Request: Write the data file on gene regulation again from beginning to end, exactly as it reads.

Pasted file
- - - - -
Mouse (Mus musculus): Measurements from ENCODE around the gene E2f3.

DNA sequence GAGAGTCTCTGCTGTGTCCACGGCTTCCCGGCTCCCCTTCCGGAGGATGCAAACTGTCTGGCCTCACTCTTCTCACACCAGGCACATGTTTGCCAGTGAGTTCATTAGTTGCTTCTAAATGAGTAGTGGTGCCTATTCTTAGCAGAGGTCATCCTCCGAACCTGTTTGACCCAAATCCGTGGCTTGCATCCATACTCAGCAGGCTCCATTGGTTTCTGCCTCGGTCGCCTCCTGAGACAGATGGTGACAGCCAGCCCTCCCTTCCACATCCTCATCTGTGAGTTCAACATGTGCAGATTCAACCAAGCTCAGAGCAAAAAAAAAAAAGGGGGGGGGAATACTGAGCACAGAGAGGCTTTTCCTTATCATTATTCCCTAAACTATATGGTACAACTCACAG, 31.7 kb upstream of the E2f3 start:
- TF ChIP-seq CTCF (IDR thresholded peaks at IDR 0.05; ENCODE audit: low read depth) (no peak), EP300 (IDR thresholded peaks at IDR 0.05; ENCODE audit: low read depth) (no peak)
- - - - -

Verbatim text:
Mouse (Mus musculus): Measurements from ENCODE around the gene E2f3.

DNA sequence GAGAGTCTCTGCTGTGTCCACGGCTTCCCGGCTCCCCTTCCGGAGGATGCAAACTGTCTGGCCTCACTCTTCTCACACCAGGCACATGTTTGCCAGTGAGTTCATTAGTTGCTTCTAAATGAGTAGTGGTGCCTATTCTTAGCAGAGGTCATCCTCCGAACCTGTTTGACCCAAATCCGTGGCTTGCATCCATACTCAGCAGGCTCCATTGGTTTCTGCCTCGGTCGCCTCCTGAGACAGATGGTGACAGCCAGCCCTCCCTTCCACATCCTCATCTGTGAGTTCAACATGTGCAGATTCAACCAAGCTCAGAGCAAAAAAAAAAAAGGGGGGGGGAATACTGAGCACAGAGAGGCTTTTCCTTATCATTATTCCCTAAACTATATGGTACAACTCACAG, 31.7 kb upstream of the E2f3 start:
- TF ChIP-seq CTCF (IDR thresholded peaks at IDR 0.05; ENCODE audit: low read depth) (no peak), EP300 (IDR thresholded peaks at IDR 0.05; ENCODE audit: low read depth) (no peak)